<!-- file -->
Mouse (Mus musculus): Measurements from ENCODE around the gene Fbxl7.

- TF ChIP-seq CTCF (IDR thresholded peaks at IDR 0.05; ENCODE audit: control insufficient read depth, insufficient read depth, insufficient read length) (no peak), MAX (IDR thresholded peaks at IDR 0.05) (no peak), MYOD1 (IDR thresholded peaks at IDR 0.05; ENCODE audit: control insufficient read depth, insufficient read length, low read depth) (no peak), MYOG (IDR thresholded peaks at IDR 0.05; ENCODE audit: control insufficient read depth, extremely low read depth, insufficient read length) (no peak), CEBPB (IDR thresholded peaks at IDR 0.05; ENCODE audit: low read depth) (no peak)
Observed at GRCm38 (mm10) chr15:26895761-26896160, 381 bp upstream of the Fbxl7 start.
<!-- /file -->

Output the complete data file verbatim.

Mouse (Mus musculus): Measurements from ENCODE around the gene Fbxl7.

- TF ChIP-seq CTCF (IDR thresholded peaks at IDR 0.05; ENCODE audit: control insufficient read depth, insufficient read depth, insufficient read length) (no peak), MAX (IDR thresholded peaks at IDR 0.05) (no peak), MYOD1 (IDR thresholded peaks at IDR 0.05; ENCODE audit: control insufficient read depth, insufficient read length, low read depth) (no peak), MYOG (IDR thresholded peaks at IDR 0.05; ENCODE audit: control insufficient read depth, extremely low read depth, insufficient read length) (no peak), CEBPB (IDR thresholded peaks at IDR 0.05; ENCODE audit: low read depth) (no peak)
Observed at GRCm38 (mm10) chr15:26895761-26896160, 381 bp upstream of the Fbxl7 start.